Unconstitutional: The War on Our Civil Liberties

Unconstitutional: The War on Our Civil Liberties is a 2004 documentary produced by Robert Greenwald and sponsored by the American Civil Liberties Union (ACLU) after the wake of 9/11 and the ensuing passage of the so-called Patriot Act in October 2011. Ned Martel of the New York Times wrote the following:

In “Unconstitutional,” for example, a Syrian asylum-seeker named Safouh Hamoui, who started a market and raised his family in Seattle, is awakened by gun-toting law officers. Immigration officials detain his wife and several adult children and then keep him captive for nearly a year. The narrator skims over the fact that Mr. Hamoui had been awaiting deportation because of his lawyer’s carelessness (not that such an offense should be punishable in this way).

Imagine the signals the Hamoui file must have sent to security officials: this man could fly planes and had flouted some unspecified immigration procedures. But his demeanor and the embraces of his children upon his return suggest injustice inflicted by pursuers of justice, and that’s really all we have to go on. There are more than 1,000 other detentions, the film asserts, with less happy endings and even murkier facts presented. Still, the on-camera complaints of civil liberties advocates are echoed by some staunch Republican lawmakers, and the Patriot Act’s authors thus appear unapologetic in deporting some good guys along with the bad.1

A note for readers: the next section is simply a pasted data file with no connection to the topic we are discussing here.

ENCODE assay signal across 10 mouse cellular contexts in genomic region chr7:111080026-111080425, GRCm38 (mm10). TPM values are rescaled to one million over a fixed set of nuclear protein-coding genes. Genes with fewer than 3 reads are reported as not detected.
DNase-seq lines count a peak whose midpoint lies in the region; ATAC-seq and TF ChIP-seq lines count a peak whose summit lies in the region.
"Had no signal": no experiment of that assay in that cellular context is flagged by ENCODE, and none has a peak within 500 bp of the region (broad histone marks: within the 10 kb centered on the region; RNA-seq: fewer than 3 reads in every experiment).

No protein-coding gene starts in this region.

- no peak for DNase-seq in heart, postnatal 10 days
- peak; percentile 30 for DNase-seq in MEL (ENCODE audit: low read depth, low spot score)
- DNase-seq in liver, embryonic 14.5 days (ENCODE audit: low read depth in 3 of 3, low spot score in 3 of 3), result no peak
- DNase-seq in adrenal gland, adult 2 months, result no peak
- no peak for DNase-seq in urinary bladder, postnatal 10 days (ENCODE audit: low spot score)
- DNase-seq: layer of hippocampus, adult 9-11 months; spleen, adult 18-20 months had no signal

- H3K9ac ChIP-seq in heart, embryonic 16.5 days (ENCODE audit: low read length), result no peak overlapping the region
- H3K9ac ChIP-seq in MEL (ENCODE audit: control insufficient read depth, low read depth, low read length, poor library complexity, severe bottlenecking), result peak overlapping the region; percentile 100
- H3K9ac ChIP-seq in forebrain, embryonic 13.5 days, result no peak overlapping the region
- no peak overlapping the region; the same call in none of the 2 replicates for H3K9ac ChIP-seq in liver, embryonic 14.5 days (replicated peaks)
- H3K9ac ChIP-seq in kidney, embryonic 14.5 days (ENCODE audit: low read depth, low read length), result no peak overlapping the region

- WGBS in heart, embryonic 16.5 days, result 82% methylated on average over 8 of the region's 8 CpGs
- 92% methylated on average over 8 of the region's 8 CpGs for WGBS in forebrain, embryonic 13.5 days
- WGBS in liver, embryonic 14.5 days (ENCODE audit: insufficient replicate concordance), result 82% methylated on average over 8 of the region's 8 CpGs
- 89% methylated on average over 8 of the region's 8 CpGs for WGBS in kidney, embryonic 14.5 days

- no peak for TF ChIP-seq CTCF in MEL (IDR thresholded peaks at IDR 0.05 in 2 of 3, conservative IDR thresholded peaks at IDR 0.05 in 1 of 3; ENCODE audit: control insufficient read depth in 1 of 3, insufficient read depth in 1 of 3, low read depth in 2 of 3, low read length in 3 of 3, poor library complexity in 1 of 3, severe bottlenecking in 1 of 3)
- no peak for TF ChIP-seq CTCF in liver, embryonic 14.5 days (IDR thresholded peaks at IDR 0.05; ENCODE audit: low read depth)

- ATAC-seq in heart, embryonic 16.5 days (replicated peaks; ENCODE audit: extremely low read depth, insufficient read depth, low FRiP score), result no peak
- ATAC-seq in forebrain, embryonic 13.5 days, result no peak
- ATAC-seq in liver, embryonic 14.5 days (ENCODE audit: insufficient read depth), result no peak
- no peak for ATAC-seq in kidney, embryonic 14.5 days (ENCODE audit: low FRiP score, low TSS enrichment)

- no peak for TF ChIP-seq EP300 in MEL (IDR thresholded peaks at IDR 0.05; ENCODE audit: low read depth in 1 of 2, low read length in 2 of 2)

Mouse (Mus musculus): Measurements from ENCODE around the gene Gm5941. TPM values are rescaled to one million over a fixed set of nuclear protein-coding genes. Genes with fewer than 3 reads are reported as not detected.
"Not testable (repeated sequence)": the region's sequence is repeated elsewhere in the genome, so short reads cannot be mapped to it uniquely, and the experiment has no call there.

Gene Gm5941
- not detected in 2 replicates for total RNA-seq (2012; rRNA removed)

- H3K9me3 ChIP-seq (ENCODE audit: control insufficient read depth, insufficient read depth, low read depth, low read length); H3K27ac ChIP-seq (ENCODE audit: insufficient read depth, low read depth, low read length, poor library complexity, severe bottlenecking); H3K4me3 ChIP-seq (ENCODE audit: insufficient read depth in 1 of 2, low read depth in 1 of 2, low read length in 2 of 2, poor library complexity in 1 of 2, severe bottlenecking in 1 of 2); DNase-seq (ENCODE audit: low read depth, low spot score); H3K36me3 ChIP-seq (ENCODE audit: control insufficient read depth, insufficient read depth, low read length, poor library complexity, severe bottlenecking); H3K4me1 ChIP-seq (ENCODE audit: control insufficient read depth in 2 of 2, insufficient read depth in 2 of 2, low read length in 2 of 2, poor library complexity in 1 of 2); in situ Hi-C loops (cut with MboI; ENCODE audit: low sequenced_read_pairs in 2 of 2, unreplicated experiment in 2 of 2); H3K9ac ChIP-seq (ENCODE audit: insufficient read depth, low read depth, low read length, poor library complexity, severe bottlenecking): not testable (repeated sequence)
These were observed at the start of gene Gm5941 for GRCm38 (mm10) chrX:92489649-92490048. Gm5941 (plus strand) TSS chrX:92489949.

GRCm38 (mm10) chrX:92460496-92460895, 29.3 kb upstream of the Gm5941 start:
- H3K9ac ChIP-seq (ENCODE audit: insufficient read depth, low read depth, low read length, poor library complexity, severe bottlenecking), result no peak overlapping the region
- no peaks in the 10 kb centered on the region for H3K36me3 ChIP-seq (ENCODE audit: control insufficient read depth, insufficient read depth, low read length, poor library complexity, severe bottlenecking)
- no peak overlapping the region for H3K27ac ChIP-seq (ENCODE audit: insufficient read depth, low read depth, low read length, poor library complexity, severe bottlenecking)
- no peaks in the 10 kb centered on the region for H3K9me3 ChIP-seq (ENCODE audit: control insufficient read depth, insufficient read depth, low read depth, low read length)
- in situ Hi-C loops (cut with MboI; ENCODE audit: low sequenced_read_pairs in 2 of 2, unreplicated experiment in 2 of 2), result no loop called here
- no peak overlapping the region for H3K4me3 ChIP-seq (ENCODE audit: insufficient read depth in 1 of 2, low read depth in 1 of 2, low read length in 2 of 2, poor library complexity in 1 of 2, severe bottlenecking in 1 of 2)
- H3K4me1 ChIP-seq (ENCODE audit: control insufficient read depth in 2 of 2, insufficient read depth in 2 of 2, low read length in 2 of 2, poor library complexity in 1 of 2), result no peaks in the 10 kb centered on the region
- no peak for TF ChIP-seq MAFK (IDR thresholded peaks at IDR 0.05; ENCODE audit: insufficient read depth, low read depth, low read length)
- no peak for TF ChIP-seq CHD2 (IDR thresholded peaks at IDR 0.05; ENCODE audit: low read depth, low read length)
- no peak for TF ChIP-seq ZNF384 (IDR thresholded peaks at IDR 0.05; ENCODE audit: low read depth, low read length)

In 2011, President Barak Obama signed a four-year extension to key components of the Patriot Act though Federal courts have ruled that a number of provisions are unconstitutional.



  1. “Attempts to Sort Out and Make Sense of History”. New York Times. 1-Oct-04.

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